Missing and murdered inquiry to hold N.S. outreach sessions amid troubles
Sessions meant as an opportunity for survivors, families and communities to better understand the inquiry
The National Inquiry into Missing and Murdered Indigenous Women and Girls will be in Nova Scotia this week to meet with victims and families who wish to participate in the process, which is forging ahead amid multiple resignations, trust issues and demands for reform.
A team of health, legal and community relations workers will hold community visits today in Halifax, Wednesday in Membertou and Thursday in Millbrook.
More visits are planned ahead of a community hearing planned for Halifax the week of Oct. 30. Hearings are scheduled to take place across the country.
Critics of the independent inquiry — including family members, activists and academics — wrote an open letter to Prime Minister Justin Trudeau, calling the process "deeply misguided" and appealing for a fresh start.
Families have said they're being left out of the process and a number of key staffers have stepped down, including Marilyn Poitras, one of five commissioners appointed to the inquiry.
Visits seen as an opportunity
Terrellyn Fearn, director of health for the inquiry, said this week's outreach sessions in Nova Scotia are an opportunity for survivors, families and communities to better understand the process of the inquiry and its purpose.
"My personal hope is that anyone that participates in the inquiry feels empowered, has their dignity restored of their lost loved one and feels they were supported throughout this process," she said.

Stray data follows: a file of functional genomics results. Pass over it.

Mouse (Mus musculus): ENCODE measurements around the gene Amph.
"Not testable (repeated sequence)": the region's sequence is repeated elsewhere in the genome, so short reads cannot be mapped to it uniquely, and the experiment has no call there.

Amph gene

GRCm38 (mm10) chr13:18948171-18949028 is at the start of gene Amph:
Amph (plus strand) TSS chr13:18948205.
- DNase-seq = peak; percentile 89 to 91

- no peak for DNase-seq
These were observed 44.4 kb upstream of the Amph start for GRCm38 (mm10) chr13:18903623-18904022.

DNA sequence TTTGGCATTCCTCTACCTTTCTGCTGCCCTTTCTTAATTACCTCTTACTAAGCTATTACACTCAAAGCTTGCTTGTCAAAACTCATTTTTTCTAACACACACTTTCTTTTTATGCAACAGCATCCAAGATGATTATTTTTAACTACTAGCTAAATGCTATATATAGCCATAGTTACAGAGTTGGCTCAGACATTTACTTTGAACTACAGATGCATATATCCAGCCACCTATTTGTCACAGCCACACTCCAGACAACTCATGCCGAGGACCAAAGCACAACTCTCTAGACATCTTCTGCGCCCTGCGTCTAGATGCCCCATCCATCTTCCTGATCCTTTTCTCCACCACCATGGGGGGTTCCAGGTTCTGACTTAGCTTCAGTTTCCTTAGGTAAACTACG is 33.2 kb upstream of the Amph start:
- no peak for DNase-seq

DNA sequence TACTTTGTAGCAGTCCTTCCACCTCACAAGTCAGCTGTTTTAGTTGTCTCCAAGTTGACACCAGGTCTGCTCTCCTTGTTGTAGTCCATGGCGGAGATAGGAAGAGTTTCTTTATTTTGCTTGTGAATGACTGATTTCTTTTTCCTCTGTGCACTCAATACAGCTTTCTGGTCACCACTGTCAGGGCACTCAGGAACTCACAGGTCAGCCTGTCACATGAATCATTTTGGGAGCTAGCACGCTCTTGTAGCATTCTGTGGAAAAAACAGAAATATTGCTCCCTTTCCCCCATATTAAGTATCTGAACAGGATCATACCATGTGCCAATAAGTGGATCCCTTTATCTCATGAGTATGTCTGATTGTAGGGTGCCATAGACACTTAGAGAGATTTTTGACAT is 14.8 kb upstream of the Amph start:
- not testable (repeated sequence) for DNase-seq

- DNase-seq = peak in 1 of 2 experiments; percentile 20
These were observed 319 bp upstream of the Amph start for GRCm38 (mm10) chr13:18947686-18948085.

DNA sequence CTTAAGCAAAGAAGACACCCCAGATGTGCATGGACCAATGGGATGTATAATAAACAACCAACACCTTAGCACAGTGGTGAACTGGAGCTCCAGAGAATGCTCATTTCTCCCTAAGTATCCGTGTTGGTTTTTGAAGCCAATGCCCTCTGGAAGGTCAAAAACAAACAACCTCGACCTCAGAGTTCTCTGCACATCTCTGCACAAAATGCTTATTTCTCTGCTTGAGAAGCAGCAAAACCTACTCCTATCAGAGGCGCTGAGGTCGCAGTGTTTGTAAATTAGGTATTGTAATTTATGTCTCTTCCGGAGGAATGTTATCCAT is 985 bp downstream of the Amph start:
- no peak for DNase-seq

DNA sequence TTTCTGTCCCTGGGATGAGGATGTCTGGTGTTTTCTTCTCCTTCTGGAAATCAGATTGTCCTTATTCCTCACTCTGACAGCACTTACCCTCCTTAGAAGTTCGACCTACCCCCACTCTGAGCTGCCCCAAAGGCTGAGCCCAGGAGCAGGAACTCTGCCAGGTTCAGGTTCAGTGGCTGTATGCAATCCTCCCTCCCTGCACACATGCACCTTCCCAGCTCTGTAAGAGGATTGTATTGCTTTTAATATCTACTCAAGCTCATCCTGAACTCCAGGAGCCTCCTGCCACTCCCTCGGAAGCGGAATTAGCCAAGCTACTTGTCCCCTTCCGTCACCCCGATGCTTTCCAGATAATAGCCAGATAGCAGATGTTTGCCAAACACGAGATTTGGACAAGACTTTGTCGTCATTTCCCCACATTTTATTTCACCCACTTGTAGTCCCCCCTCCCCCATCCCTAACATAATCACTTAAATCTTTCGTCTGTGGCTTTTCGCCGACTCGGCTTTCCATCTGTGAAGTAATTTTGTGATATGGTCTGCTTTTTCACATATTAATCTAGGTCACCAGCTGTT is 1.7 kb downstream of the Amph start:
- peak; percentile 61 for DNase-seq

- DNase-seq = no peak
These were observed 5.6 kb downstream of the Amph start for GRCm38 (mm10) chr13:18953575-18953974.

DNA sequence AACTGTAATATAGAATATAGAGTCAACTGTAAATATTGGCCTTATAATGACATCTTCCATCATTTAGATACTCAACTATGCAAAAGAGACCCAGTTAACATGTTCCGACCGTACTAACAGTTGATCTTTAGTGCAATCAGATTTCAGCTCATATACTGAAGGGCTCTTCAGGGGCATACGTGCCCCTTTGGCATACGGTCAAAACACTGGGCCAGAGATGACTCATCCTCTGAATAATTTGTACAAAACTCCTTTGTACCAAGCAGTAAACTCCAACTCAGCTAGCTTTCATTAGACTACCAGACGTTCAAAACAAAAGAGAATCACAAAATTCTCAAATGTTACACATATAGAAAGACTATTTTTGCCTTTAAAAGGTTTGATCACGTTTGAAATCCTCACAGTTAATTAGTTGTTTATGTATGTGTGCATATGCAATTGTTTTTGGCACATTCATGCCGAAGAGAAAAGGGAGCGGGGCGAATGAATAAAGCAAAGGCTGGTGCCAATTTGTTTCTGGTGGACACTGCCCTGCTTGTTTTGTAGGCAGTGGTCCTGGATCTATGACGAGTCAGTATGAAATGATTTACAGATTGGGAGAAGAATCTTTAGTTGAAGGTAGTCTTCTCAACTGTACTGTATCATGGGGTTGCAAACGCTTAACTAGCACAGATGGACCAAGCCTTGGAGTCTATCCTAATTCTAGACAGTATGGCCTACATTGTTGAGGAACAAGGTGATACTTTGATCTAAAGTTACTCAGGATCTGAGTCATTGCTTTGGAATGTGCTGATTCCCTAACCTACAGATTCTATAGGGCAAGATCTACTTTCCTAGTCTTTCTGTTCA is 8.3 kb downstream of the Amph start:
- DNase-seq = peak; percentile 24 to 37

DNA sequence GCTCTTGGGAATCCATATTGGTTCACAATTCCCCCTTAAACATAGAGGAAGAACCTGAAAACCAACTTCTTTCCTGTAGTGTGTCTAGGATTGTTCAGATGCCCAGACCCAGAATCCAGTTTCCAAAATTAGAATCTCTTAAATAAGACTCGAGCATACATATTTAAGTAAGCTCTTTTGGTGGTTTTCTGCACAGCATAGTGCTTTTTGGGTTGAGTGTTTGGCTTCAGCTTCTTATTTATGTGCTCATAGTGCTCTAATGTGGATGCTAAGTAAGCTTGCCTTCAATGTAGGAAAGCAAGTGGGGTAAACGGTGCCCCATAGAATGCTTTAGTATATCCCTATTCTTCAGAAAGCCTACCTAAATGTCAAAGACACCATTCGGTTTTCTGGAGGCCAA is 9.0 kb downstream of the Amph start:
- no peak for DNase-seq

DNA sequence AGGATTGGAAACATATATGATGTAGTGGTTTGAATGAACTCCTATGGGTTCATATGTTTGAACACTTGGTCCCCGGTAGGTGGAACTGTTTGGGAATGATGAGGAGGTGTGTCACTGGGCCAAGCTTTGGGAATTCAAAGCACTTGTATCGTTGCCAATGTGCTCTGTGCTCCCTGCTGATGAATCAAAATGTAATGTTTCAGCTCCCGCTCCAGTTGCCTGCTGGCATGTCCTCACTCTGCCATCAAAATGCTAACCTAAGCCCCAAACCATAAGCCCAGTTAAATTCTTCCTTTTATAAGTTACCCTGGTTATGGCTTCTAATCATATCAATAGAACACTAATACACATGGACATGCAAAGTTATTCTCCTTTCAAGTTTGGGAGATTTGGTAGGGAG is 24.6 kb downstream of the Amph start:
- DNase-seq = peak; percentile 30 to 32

The inquiry will examine the factors driving a systemic, high rate of violence against Indigenous women and girls and the role of various institutions, including police forces, governments and coroners' offices.
It will also review various federal and provincial laws, but will not find criminal liability. Certain matters can be referred to police.
Breaking the silence
Fearn said people who have participated in the inquiry so far have found it to be cathartic.
"It can be really hard to share the stories," she said.
"We've met with some families and survivors that haven't shared their story in 54 years, so this is the first time that they're actually speaking with people and building trust, safety and comfort in sharing the story of themselves or their lost loved ones."
How to register
Besides in-person registration at the community visits, people can also register by phone, fax, mail or e-mail.
Fearn said many of the people working on the inquiry are survivors themselves or family members of missing and murdered Indigenous women and girls.
There will be multiple ways for people to share their stories, including at the public hearing in Halifax in October, or in private through a statement, or through artistic expression like artwork, poetry or a song.
There will be supports in place for the people who participate in the inquiry, said Fearn.
"Based on the supports they want to have and they've identified and when they feel ready, then we'll proceed with hearing their story," she said.
With files from Jody Porter